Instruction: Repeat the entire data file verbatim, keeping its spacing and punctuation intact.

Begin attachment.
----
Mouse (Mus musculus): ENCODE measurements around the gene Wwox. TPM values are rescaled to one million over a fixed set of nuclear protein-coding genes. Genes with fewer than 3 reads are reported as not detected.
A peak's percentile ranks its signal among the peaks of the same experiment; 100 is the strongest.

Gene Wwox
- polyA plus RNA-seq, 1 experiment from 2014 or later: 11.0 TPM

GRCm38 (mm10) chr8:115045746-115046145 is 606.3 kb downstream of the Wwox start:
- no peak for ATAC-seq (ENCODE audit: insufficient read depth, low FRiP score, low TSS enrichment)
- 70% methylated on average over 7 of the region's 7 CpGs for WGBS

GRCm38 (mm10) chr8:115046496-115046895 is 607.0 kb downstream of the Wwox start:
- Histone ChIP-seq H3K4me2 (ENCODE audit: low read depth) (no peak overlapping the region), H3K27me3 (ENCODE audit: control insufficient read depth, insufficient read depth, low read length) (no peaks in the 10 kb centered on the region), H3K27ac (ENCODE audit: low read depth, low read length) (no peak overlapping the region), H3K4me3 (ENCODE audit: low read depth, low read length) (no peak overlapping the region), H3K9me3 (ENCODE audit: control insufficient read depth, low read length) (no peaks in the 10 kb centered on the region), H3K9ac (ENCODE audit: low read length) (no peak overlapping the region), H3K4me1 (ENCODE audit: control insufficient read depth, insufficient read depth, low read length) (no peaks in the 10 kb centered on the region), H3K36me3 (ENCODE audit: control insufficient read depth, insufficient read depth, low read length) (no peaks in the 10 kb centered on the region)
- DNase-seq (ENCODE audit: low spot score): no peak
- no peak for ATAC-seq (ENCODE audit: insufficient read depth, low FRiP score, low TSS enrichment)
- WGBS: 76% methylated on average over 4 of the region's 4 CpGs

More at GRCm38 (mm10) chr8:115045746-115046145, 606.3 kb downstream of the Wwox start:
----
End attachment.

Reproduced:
Mouse (Mus musculus): ENCODE measurements around the gene Wwox. TPM values are rescaled to one million over a fixed set of nuclear protein-coding genes. Genes with fewer than 3 reads are reported as not detected.
A peak's percentile ranks its signal among the peaks of the same experiment; 100 is the strongest.

Gene Wwox
- polyA plus RNA-seq, 1 experiment from 2014 or later: 11.0 TPM

GRCm38 (mm10) chr8:115045746-115046145 is 606.3 kb downstream of the Wwox start:
- no peak for ATAC-seq (ENCODE audit: insufficient read depth, low FRiP score, low TSS enrichment)
- 70% methylated on average over 7 of the region's 7 CpGs for WGBS

GRCm38 (mm10) chr8:115046496-115046895 is 607.0 kb downstream of the Wwox start:
- Histone ChIP-seq H3K4me2 (ENCODE audit: low read depth) (no peak overlapping the region), H3K27me3 (ENCODE audit: control insufficient read depth, insufficient read depth, low read length) (no peaks in the 10 kb centered on the region), H3K27ac (ENCODE audit: low read depth, low read length) (no peak overlapping the region), H3K4me3 (ENCODE audit: low read depth, low read length) (no peak overlapping the region), H3K9me3 (ENCODE audit: control insufficient read depth, low read length) (no peaks in the 10 kb centered on the region), H3K9ac (ENCODE audit: low read length) (no peak overlapping the region), H3K4me1 (ENCODE audit: control insufficient read depth, insufficient read depth, low read length) (no peaks in the 10 kb centered on the region), H3K36me3 (ENCODE audit: control insufficient read depth, insufficient read depth, low read length) (no peaks in the 10 kb centered on the region)
- DNase-seq (ENCODE audit: low spot score): no peak
- no peak for ATAC-seq (ENCODE audit: insufficient read depth, low FRiP score, low TSS enrichment)
- WGBS: 76% methylated on average over 4 of the region's 4 CpGs

More at GRCm38 (mm10) chr8:115045746-115046145, 606.3 kb downstream of the Wwox start: